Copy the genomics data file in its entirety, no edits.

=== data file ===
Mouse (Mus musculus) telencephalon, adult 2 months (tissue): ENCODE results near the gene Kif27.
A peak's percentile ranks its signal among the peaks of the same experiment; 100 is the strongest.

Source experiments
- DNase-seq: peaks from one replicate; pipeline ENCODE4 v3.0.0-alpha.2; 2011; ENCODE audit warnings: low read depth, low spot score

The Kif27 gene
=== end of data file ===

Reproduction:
Mouse (Mus musculus) telencephalon, adult 2 months (tissue): ENCODE results near the gene Kif27.
A peak's percentile ranks its signal among the peaks of the same experiment; 100 is the strongest.

Source experiments
- DNase-seq: peaks from one replicate; pipeline ENCODE4 v3.0.0-alpha.2; 2011; ENCODE audit warnings: low read depth, low spot score

The Kif27 gene